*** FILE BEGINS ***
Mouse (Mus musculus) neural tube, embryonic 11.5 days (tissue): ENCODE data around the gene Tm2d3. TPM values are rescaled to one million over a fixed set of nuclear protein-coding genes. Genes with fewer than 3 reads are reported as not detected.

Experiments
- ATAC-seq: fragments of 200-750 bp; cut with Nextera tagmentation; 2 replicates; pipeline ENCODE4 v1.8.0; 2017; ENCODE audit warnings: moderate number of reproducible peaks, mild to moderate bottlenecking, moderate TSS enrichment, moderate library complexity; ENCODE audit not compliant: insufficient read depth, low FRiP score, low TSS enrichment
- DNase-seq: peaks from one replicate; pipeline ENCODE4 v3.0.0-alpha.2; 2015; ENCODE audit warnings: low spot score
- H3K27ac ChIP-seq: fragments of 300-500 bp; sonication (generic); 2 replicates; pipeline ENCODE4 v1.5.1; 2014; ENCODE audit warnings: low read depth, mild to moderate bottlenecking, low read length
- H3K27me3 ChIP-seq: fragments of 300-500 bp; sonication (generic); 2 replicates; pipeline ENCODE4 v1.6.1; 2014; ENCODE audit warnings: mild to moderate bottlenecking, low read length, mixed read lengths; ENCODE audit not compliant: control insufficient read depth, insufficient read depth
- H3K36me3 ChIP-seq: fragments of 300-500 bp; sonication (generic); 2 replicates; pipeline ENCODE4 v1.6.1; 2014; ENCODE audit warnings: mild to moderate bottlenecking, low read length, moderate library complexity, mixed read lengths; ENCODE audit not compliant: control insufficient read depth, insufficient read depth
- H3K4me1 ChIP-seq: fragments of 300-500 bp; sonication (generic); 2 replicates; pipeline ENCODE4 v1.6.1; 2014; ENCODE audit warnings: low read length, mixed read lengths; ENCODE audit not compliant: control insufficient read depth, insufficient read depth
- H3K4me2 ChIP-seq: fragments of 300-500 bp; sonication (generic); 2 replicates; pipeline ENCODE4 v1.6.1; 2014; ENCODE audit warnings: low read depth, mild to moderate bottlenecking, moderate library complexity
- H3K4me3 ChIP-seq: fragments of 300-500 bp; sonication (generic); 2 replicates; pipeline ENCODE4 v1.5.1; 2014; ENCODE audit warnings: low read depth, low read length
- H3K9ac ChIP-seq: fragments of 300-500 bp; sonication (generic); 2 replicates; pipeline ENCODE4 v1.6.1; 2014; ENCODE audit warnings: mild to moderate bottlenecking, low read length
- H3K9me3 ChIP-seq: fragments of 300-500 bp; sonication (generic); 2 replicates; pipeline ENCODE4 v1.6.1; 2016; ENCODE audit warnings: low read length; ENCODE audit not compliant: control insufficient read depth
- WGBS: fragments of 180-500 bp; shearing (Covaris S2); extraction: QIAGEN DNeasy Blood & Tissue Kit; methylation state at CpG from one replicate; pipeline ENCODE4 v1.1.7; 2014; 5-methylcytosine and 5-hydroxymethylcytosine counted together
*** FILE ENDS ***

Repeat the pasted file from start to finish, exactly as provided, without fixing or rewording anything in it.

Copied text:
Mouse (Mus musculus) neural tube, embryonic 11.5 days (tissue): ENCODE data around the gene Tm2d3. TPM values are rescaled to one million over a fixed set of nuclear protein-coding genes. Genes with fewer than 3 reads are reported as not detected.

Experiments
- ATAC-seq: fragments of 200-750 bp; cut with Nextera tagmentation; 2 replicates; pipeline ENCODE4 v1.8.0; 2017; ENCODE audit warnings: moderate number of reproducible peaks, mild to moderate bottlenecking, moderate TSS enrichment, moderate library complexity; ENCODE audit not compliant: insufficient read depth, low FRiP score, low TSS enrichment
- DNase-seq: peaks from one replicate; pipeline ENCODE4 v3.0.0-alpha.2; 2015; ENCODE audit warnings: low spot score
- H3K27ac ChIP-seq: fragments of 300-500 bp; sonication (generic); 2 replicates; pipeline ENCODE4 v1.5.1; 2014; ENCODE audit warnings: low read depth, mild to moderate bottlenecking, low read length
- H3K27me3 ChIP-seq: fragments of 300-500 bp; sonication (generic); 2 replicates; pipeline ENCODE4 v1.6.1; 2014; ENCODE audit warnings: mild to moderate bottlenecking, low read length, mixed read lengths; ENCODE audit not compliant: control insufficient read depth, insufficient read depth
- H3K36me3 ChIP-seq: fragments of 300-500 bp; sonication (generic); 2 replicates; pipeline ENCODE4 v1.6.1; 2014; ENCODE audit warnings: mild to moderate bottlenecking, low read length, moderate library complexity, mixed read lengths; ENCODE audit not compliant: control insufficient read depth, insufficient read depth
- H3K4me1 ChIP-seq: fragments of 300-500 bp; sonication (generic); 2 replicates; pipeline ENCODE4 v1.6.1; 2014; ENCODE audit warnings: low read length, mixed read lengths; ENCODE audit not compliant: control insufficient read depth, insufficient read depth
- H3K4me2 ChIP-seq: fragments of 300-500 bp; sonication (generic); 2 replicates; pipeline ENCODE4 v1.6.1; 2014; ENCODE audit warnings: low read depth, mild to moderate bottlenecking, moderate library complexity
- H3K4me3 ChIP-seq: fragments of 300-500 bp; sonication (generic); 2 replicates; pipeline ENCODE4 v1.5.1; 2014; ENCODE audit warnings: low read depth, low read length
- H3K9ac ChIP-seq: fragments of 300-500 bp; sonication (generic); 2 replicates; pipeline ENCODE4 v1.6.1; 2014; ENCODE audit warnings: mild to moderate bottlenecking, low read length
- H3K9me3 ChIP-seq: fragments of 300-500 bp; sonication (generic); 2 replicates; pipeline ENCODE4 v1.6.1; 2016; ENCODE audit warnings: low read length; ENCODE audit not compliant: control insufficient read depth
- WGBS: fragments of 180-500 bp; shearing (Covaris S2); extraction: QIAGEN DNeasy Blood & Tissue Kit; methylation state at CpG from one replicate; pipeline ENCODE4 v1.1.7; 2014; 5-methylcytosine and 5-hydroxymethylcytosine counted together